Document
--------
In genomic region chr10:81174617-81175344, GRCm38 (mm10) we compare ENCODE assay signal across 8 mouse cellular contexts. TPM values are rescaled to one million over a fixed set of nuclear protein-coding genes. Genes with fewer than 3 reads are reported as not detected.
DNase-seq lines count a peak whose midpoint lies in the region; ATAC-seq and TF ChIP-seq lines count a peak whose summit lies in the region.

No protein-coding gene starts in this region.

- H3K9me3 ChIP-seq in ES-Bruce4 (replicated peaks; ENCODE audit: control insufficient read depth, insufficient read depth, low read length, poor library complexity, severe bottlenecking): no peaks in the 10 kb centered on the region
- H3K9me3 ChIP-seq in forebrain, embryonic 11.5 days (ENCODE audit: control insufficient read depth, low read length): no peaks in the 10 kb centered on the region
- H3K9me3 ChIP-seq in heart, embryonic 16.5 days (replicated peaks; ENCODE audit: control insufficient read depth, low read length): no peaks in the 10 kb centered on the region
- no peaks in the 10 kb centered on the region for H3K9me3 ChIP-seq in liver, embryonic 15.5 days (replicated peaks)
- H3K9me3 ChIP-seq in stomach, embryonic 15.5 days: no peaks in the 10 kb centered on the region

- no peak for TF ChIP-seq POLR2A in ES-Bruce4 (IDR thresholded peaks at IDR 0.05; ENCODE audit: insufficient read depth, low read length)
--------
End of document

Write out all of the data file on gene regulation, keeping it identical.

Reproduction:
In genomic region chr10:81174617-81175344, GRCm38 (mm10) we compare ENCODE assay signal across 8 mouse cellular contexts. TPM values are rescaled to one million over a fixed set of nuclear protein-coding genes. Genes with fewer than 3 reads are reported as not detected.
DNase-seq lines count a peak whose midpoint lies in the region; ATAC-seq and TF ChIP-seq lines count a peak whose summit lies in the region.

No protein-coding gene starts in this region.

- H3K9me3 ChIP-seq in ES-Bruce4 (replicated peaks; ENCODE audit: control insufficient read depth, insufficient read depth, low read length, poor library complexity, severe bottlenecking): no peaks in the 10 kb centered on the region
- H3K9me3 ChIP-seq in forebrain, embryonic 11.5 days (ENCODE audit: control insufficient read depth, low read length): no peaks in the 10 kb centered on the region
- H3K9me3 ChIP-seq in heart, embryonic 16.5 days (replicated peaks; ENCODE audit: control insufficient read depth, low read length): no peaks in the 10 kb centered on the region
- no peaks in the 10 kb centered on the region for H3K9me3 ChIP-seq in liver, embryonic 15.5 days (replicated peaks)
- H3K9me3 ChIP-seq in stomach, embryonic 15.5 days: no peaks in the 10 kb centered on the region

- no peak for TF ChIP-seq POLR2A in ES-Bruce4 (IDR thresholded peaks at IDR 0.05; ENCODE audit: insufficient read depth, low read length)